In the case of large catastrophes, people want to rely on the government who has power and resources and is able to arrange some help. However, the film reveals that the authorities are not trustworthy. On the surface, the government attempts to keep people calm and unpanicked. Showing the footage of the zombie attack on the city, the TV presenter calmly advises, “We must stay calm and trust government” and then renders the government’s announcement, “We believe that your safety is not in jeopardy.” People cannot believe it because they see zombies running wild behind the window and people getting rabid immediately after being bitten. As a result, people cannot trust the authorities and they understand that there is no one to help them. They need to organize their survival on their own and it intensifies their mean and uncivil qualities.
The way the passengers react to the zombie threat reveals that they have lost or have never had their compassion and empathy. Everyone is self-caring and only a little girl feels that people should help one another. Some women also have compassionate attitudes whereas some men reveal their egotistic sides. Individual egotism is often determined by one’s position. Those who are used to power are more arrogant and self-caring than more common people. The protagonist Seok-Woo advises his daughter to stop being polite and “at a time like this only watch out for yourself.” Furthermore, a rich businessman Yon-suk is shown constantly pushing the conductor and the engine driver to save themselves and not to wait for others. Basically, because of egoism and the lack of unity so many people die in the film. Yon-suk insists on blocking the carriage and not letting in a group of escaped passengers, fearing that they may be bitten and may infect all of them. However, his selfish behavior results in the death of the pregnant woman’s husband who had helped everyone and fought zombies.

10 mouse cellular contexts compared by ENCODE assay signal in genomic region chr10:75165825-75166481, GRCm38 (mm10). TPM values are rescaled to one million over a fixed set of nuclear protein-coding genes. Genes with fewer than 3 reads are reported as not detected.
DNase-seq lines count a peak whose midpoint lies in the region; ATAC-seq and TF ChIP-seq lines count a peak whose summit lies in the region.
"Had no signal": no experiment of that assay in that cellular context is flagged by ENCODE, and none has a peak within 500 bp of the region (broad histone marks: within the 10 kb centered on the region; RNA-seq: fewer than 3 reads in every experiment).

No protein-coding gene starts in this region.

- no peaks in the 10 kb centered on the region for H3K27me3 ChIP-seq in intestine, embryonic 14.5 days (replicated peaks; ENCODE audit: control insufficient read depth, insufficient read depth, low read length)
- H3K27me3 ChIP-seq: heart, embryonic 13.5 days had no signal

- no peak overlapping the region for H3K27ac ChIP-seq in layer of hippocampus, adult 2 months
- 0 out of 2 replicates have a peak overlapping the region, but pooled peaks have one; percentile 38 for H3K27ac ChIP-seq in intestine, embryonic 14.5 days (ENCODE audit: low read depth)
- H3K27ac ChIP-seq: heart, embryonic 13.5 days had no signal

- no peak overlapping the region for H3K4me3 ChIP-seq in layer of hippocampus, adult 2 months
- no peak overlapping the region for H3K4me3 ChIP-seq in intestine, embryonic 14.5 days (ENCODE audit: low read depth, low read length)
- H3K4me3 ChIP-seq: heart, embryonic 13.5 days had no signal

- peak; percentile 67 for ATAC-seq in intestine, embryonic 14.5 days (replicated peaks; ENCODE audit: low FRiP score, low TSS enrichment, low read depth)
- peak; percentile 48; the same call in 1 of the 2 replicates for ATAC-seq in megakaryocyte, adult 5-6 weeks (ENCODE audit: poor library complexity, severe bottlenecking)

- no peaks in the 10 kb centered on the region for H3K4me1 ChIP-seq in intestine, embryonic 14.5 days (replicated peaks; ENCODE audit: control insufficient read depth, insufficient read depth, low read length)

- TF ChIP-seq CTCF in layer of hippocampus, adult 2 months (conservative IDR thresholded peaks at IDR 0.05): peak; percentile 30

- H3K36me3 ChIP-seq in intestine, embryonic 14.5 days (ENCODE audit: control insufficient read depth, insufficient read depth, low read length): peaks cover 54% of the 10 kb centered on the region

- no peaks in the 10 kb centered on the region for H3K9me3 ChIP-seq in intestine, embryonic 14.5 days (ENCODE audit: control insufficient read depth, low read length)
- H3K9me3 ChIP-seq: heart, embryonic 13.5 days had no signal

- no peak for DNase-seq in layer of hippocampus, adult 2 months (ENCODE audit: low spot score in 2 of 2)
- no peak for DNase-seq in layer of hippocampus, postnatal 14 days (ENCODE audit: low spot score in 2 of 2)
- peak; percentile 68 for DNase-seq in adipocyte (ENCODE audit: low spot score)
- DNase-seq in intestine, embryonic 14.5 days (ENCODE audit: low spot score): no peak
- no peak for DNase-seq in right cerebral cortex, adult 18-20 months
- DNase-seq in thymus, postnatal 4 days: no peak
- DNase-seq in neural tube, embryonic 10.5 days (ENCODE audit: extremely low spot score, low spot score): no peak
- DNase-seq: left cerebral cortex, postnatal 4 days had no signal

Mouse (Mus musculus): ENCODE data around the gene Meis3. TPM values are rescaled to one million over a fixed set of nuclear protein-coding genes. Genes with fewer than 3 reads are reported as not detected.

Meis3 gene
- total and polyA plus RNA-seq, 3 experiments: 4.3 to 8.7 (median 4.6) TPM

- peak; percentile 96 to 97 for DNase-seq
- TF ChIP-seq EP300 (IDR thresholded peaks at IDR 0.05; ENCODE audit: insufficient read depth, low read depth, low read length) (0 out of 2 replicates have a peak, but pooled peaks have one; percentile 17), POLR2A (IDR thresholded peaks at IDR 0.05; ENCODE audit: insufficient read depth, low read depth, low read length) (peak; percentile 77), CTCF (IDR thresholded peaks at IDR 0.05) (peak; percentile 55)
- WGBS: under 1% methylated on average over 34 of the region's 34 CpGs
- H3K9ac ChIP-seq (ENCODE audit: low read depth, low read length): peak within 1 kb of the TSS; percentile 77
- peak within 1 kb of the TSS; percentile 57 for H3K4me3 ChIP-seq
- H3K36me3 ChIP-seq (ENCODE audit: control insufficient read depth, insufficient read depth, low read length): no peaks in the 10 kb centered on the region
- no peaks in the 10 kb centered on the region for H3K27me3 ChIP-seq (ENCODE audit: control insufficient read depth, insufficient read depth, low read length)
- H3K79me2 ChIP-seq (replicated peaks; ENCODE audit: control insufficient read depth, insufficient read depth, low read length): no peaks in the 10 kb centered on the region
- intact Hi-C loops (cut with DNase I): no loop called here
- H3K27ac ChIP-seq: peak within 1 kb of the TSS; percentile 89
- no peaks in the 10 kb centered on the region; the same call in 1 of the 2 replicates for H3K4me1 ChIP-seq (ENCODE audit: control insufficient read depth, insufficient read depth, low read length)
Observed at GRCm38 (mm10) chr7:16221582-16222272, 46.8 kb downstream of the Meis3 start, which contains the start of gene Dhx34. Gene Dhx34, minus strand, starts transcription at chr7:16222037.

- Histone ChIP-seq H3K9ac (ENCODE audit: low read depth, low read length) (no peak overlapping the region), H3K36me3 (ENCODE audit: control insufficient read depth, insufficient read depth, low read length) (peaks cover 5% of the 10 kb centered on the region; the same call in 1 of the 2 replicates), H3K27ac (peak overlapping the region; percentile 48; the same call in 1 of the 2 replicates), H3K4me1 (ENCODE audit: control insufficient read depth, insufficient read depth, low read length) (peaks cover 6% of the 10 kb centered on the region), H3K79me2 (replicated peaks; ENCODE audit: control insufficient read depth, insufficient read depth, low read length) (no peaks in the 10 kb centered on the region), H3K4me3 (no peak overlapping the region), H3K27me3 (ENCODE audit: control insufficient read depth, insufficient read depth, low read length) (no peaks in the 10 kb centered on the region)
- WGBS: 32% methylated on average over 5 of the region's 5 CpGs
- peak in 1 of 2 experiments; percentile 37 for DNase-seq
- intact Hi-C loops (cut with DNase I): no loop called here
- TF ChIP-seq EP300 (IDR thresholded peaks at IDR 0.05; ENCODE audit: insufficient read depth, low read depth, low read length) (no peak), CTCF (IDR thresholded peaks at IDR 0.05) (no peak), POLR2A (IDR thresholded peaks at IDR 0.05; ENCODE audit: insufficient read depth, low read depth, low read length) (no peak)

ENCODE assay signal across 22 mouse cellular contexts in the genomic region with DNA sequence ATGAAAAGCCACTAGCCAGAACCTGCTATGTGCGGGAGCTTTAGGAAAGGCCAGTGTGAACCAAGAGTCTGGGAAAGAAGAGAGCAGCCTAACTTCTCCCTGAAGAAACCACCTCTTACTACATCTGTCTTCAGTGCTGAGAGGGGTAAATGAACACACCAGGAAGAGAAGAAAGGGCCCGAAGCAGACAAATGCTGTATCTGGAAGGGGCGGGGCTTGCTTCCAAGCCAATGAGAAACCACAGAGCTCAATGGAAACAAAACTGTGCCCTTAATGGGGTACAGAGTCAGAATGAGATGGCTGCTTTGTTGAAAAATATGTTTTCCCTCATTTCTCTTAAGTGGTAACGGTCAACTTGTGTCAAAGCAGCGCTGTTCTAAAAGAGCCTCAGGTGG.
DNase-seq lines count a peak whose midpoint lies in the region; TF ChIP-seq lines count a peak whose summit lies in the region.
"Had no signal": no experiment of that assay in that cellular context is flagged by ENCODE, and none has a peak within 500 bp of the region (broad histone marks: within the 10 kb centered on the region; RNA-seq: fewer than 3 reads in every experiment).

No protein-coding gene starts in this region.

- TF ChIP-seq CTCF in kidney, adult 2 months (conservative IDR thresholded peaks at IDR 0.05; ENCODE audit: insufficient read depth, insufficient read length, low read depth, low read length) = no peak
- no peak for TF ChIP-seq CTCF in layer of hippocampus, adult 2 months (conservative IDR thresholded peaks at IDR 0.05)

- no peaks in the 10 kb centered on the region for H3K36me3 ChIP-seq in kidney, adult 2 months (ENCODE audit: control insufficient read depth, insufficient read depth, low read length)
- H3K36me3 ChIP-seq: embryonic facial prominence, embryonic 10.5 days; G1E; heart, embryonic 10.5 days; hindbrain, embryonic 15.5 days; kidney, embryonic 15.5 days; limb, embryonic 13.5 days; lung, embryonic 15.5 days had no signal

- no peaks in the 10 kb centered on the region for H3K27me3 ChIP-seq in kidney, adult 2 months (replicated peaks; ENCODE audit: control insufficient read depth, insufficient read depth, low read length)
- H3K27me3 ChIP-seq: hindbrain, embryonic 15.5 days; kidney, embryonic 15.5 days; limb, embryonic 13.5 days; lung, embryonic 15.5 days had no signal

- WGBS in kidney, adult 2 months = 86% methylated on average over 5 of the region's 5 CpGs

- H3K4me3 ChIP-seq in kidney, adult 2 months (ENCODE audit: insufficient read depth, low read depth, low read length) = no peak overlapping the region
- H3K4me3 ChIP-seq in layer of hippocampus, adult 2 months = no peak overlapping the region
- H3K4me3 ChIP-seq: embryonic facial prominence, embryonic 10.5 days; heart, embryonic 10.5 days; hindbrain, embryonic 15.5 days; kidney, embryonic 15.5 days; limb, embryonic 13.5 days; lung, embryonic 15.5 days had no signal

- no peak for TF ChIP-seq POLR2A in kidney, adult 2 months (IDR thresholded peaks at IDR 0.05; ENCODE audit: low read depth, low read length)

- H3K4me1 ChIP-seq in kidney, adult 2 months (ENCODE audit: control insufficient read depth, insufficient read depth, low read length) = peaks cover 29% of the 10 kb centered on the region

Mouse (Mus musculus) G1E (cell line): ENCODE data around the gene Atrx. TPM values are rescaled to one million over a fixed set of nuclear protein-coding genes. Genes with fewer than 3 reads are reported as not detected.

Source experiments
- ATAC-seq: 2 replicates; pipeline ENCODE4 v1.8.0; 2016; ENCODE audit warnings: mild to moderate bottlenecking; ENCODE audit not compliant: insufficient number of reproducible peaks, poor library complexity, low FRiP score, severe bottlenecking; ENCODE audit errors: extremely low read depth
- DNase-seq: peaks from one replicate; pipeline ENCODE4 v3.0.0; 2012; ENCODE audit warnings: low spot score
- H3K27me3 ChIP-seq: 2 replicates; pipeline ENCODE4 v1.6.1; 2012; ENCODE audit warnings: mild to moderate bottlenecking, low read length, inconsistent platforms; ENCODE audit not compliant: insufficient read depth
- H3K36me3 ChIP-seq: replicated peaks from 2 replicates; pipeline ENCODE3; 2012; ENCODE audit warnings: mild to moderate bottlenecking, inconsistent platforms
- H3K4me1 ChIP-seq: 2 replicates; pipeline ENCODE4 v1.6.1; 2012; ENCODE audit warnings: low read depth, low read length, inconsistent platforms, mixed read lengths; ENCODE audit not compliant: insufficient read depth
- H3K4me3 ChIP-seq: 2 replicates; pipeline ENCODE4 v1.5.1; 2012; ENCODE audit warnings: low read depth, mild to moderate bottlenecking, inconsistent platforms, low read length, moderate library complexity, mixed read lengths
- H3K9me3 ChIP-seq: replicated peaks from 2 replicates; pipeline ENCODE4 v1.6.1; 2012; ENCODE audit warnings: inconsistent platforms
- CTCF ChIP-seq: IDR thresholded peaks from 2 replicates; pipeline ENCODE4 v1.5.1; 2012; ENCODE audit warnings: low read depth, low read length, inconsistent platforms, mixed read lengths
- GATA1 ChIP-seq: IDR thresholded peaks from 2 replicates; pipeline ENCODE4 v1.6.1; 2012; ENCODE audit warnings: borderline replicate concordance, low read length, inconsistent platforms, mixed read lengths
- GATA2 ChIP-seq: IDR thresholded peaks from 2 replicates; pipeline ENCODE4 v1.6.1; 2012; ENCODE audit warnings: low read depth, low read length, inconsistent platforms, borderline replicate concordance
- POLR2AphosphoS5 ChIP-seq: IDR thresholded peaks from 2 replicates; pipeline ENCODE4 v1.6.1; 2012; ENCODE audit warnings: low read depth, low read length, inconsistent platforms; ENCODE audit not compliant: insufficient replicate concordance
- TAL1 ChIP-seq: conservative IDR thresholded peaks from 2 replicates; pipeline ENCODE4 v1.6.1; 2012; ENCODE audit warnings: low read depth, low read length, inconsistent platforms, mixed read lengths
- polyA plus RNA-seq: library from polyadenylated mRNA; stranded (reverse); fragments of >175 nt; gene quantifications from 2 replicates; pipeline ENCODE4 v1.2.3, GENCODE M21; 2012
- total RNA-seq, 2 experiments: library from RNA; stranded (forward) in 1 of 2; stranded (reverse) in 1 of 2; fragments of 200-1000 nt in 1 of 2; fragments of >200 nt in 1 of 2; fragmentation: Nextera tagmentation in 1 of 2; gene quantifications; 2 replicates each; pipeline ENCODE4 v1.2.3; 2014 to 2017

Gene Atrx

The fact that the action takes place in South Korea adds to the plot and reveals what fears and anxieties are currently rampant in the country. Having experienced several tragedies in a row, citizens cannot trust the government and people in power. Even when they expect some help, they do not receive it. At the beginning of the film, a train attendant sees a zombie-bitten girl writhing on the floor and transforming into a zombie. She cries helplessly into the walkie-talkie: “Director [of the train], where are you? I don’t believe it.” However, she gets no assistance and is unable to deal with the zombie. Similarly, inept are other official institutions. The control center responds to the passengers’ request by stating that “this is the order from the control center” and they cannot provide them any help. Meanwhile, the TV presenter cheerfully chirps, “Thanks to our government’s rapid response, various outbreaks are being contained.”
As a result, Train to Busan is not a film about heroism and mutual help. Rather, zombies reveal that people forgot how to unite and assist one another. The zombie can be understood as either the mutilating pressure that transforms people into deadly creatures or a blind stroke of fortune that hits humans without discerning among them. An experience of tragic incidents in South Korea makes it a suitable place for an outbreak of the zombie disease because the country has already witnessed the selfishness and ineptness of the government when it disoriented population and did not help its people.